This is great for cutting off websites that sell ads on your music without your consent, or give away torrents of your entire discography. I’ve used it successfully to take down links to unrepentant plagiarists and unauthorized monetizers of my articles as well as my music productions. (There were far more of each than I had expected.)
Today, I’m amazed at how many complete discographies and full albums I’m still able to find on sites like Google Search and YouTube, especially when blocking that kind of behavior has now become so easy. The tools are there, but the word has just not gotten out.
Even if you don’t care about your sales and want your own music to be shared as widely and completely as possible, using these tools can still allow you to learn about and engage with your fans, or to stop unscrupulous companies from monetizing your work without your consent.
Remember that whenever unauthorized websites sell ads on the traffic generated by an artist’s entire discography, whether directly or indirectly, it adds to the bloated bottom line of technology companies while keeping artists, producers and engineers eating table scraps.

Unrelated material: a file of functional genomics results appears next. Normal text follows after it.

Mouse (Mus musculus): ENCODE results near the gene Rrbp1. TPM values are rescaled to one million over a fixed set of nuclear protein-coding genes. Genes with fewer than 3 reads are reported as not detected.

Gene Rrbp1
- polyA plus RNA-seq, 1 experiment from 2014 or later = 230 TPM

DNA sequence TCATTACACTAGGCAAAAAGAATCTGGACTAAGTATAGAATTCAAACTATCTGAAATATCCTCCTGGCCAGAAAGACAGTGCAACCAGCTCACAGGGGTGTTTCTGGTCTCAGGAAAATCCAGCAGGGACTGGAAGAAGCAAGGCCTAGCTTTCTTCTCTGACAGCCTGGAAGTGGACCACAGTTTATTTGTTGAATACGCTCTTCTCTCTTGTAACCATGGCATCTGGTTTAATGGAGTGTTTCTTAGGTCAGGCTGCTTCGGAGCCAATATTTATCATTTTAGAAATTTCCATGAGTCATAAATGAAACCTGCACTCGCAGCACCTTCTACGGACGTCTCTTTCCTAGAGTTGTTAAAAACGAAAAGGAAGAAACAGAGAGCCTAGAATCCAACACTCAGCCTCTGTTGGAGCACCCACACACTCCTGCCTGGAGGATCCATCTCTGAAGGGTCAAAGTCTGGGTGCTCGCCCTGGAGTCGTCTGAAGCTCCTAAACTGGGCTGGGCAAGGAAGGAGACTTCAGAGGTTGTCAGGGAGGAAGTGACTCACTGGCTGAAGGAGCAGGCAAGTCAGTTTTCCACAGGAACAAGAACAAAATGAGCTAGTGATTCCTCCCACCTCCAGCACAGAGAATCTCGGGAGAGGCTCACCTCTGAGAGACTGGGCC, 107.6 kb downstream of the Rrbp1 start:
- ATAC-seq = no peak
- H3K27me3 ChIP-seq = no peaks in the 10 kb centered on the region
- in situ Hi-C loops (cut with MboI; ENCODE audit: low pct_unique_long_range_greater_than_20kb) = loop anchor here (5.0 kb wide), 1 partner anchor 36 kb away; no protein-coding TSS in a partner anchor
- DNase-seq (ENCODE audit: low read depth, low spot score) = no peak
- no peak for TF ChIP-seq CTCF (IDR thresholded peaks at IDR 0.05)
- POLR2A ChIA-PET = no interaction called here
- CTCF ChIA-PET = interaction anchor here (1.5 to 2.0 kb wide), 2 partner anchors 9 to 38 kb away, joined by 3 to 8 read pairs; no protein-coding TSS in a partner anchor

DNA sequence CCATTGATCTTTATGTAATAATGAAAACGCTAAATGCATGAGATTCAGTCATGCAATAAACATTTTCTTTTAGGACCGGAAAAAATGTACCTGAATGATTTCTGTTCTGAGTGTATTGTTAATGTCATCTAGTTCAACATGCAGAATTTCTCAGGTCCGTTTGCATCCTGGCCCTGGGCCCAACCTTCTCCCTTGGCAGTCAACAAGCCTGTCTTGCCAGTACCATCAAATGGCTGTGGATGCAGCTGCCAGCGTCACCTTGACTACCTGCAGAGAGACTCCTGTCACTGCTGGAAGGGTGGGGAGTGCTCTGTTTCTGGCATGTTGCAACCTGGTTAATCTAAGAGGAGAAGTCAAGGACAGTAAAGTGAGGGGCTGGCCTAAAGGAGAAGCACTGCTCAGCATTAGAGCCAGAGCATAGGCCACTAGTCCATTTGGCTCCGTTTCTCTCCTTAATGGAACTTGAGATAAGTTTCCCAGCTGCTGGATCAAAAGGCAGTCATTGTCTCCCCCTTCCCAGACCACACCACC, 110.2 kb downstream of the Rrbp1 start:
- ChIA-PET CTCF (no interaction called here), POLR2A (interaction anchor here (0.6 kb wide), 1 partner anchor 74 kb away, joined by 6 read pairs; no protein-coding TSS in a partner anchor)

Free music can be great. I listen to plenty of it, as ethically as I can. I’ll also be the first to tell you that it’s a good idea for almost any artist to make some of their music available publicly and without charge. But “free” is, and should be, a choice. When that choice is taken away, it becomes a meaningless gesture.
Both the rights and the earning potential of so many artists have been sacrificed in the past ten years as extremely profitable technology companies have lobbied hard to turn ‘Copyright’ into a dirty word. But the truth is that Copyright is your creative bill of rights. It ensures that:
1) No one has the right to take your work and use it for his or her own financial gain without your say.
2) No one has the right to pressure you into working for free if you do not want to.
3) And no one has the right to take your art and use it to support his or her own political agenda without your agreement.
Stand up and respect yourself. If you haven’t set aside a moment to gain some basic semblance of control over your own music online, now is the time.
Justin Colletti is a Brooklyn-based audio engineer, college professor, and journalist. He records and mixes all over NYC, masters at JLM, teaches at CUNY, is a regular contributor to SonicScoop, and edits the music blog Trust Me, I’m A Scientist.